George Rose, the New York Yankees' liaison for all things Japan, handed out yellow boxes containing Living Language kits to all four Japanese players in the Yankees' camp this week. The idea is to assist the players in their efforts to learn English, a task as challenging as throwing or hitting a baseball.
But with a reverse purpose in mind, Rose also handed out two other boxes to a pair of Yankees catchers, Brian McCann and Francisco Cervelli, each of whom requested a kit that would help them learn a little Japanese.
Yankees camp is turning into a language lab.
"I like to talk too much, and I want my teammates to know what I mean," said Cervelli, a Venezuelan whose native language is Spanish. "We can't have a translator on the mound when I go out to talk, so I need to learn how to get my message to them."
Good communication is vital in team sports, and in baseball, three languages dominate: English, Spanish and Japanese.
Most of the Japanese players have their own interpreters. Still, it is incumbent upon Japanese players to try to learn a little English, and the newly acquired right-hander Masahiro Tanaka is adding to his English vocabulary, noun by noun and verb by verb.
Tanaka recently listed his six pitches in English, and a few days ago, after a workout, he walked past a reporter and said, "Finished" — always a welcome word for a player when it comes to conditioning drills.
Usually, when there are Japanese players on a team, the English- and Spanish-speaking players will pick up a few words of Japanese, too. But it is quite another thing for a player to ask to study Japanese. McCann said his plan is to work on it in the team hotel during road trips.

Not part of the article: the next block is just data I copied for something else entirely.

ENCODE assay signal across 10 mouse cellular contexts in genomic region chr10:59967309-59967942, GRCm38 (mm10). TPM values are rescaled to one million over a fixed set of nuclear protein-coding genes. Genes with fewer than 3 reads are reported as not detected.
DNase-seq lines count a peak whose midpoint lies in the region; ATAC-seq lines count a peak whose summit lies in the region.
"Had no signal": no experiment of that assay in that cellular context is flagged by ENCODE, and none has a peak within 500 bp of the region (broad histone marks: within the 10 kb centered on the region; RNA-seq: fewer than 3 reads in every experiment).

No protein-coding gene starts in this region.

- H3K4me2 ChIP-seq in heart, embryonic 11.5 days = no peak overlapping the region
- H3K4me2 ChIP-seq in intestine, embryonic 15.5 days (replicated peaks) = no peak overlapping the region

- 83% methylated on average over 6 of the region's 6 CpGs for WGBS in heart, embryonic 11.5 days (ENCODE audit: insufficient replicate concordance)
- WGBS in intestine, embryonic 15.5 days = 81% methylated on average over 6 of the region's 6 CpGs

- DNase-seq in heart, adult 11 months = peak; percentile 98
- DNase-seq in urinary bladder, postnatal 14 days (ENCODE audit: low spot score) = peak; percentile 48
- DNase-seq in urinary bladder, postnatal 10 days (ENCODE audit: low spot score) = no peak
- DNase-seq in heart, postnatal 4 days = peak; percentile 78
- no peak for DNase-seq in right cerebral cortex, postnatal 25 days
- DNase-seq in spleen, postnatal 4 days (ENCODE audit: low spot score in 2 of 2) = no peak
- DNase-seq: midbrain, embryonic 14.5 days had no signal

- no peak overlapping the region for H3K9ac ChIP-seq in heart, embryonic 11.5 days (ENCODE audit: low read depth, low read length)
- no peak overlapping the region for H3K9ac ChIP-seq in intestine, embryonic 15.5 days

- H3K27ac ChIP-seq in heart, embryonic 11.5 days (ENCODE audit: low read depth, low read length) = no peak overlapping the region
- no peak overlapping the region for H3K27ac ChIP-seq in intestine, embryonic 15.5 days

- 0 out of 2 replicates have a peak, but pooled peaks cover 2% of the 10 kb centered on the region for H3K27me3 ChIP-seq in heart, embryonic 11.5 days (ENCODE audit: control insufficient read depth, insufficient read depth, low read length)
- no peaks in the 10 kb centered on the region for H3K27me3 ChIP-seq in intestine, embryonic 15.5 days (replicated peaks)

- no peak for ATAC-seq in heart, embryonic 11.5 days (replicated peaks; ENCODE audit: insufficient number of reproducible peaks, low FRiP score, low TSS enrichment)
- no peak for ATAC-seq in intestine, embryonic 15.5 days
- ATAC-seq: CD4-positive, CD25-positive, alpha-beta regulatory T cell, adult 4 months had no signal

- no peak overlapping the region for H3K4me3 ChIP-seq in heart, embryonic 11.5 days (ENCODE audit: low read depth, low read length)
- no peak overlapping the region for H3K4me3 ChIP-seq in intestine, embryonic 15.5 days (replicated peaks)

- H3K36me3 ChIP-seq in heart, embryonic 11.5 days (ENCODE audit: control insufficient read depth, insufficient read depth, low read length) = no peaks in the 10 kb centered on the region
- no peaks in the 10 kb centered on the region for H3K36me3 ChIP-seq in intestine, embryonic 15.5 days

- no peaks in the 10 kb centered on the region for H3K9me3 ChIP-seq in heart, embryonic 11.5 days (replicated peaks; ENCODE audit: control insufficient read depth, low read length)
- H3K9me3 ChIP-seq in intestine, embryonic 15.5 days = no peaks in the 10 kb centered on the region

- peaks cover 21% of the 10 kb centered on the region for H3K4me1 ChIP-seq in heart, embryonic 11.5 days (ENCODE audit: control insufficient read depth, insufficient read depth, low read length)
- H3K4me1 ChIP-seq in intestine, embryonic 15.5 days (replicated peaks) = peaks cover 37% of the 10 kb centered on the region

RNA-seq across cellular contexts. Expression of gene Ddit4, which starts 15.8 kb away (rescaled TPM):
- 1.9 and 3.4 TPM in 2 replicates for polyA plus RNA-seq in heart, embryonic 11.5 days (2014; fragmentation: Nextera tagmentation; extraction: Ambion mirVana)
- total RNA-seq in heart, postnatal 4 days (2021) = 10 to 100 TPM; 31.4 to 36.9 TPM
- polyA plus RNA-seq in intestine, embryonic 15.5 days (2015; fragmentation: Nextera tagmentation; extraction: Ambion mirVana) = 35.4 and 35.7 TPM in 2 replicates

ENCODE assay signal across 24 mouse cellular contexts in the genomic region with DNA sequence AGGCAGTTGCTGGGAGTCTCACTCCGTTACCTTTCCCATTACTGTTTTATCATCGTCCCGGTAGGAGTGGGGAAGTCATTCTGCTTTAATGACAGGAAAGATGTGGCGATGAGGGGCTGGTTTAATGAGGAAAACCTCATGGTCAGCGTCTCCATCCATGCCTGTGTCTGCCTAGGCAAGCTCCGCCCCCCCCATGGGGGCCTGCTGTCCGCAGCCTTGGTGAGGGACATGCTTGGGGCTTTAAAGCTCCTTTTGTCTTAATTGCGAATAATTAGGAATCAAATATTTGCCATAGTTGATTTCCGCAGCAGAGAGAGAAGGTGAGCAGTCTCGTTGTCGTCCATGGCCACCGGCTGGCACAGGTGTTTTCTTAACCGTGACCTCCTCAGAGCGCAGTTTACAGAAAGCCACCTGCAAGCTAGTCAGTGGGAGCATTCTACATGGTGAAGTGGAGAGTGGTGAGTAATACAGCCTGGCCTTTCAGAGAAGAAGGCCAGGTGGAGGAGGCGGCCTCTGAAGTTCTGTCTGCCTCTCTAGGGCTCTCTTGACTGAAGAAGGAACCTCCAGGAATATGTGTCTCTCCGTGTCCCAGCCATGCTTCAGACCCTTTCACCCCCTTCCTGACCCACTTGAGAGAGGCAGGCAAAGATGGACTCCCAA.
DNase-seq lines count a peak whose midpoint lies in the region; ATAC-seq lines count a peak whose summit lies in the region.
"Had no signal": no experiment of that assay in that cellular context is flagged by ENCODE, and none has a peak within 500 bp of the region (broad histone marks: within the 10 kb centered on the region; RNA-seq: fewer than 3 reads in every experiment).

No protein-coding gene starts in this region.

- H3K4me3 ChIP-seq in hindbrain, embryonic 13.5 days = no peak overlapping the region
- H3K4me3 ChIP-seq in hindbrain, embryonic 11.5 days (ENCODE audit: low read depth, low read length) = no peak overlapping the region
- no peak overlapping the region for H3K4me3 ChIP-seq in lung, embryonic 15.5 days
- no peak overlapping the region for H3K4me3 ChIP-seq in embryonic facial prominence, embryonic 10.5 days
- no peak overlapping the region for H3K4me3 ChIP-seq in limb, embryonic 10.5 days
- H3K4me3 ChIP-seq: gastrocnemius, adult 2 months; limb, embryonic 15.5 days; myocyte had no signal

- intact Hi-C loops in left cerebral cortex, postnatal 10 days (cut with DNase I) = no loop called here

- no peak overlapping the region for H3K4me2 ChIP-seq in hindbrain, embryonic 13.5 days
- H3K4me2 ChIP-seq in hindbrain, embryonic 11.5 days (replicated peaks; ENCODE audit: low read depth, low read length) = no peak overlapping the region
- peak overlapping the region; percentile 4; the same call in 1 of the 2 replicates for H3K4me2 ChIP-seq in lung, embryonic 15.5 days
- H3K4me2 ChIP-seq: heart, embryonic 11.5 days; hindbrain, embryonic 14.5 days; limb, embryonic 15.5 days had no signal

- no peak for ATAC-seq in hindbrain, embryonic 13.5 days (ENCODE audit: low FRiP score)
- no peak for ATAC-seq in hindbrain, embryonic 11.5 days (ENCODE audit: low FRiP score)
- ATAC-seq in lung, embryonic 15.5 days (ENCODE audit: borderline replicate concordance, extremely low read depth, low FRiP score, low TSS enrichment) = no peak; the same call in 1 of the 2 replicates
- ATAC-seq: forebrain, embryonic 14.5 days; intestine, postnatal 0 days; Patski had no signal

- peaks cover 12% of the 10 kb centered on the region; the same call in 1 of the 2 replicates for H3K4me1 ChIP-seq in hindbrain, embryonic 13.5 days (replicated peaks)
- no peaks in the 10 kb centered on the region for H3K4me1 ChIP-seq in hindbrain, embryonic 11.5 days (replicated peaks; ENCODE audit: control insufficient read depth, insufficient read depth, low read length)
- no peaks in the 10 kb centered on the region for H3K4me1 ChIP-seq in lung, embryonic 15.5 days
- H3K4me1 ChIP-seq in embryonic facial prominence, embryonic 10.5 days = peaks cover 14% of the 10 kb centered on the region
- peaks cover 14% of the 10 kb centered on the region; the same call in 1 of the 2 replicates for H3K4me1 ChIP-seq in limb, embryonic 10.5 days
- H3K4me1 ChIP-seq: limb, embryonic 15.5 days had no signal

"I just think it's important to learn a few words to talk to my pitchers," he said.
Tanaka was happy to learn that his catchers were at least making an effort.
"I feel happy about that, because it shows they are thinking about me," he said through an interpreter. "The communication between me and my catchers is very important."
Mound conversations between a pitcher and a catcher who do not share a common language can be awkward, but understanding is usually achieved, especially since many baseball words are universal. Curveball is "curve" in Japanese and "curva" in Spanish. Bullpen is "bullpen" in all three languages.
Ichiro Suzuki, who is essentially fluent in English, said he never studied the language beyond middle school in Japan. But he gradually learned to speak it after arriving in the U.S. as a rookie in 2001. So he will not be using the learning kit.
Hideki Matsui, a former Yankee, arrived in New York in 2003, and today, he can handle a casual conversation in English — as long as it is not too far advanced. His English may not be on the major league level, but it is at Class AAA.
"It was hard when I first came," he said in English at Yankees camp. "I didn't have time to learn, because I had to focus on baseball."
Matsui, who still lives in New York four years after he left the Yankees, has hired an English teacher and takes lessons a couple of times a week for two or three hours at a time.
Cervelli had a more enjoyable method for learning English. When he arrived in the U.S. to play for the Gulf Coast Yankees in 2005, he met and began to date an American woman.
"We went out for two years, and that's how I learned English," he said.
Cervelli has already picked up some Japanese words. He figured out quickly after the first time he caught Tanaka in spring training and was interviewed by many Japanese reporters that he might have some marketing opportunities in Japan if he makes the team.
So, when his interview for this article, which was conducted in English, concluded, Cervelli smiled and said, "Arigato," which is Japanese for thank you.
There will be a vocabulary quiz next week.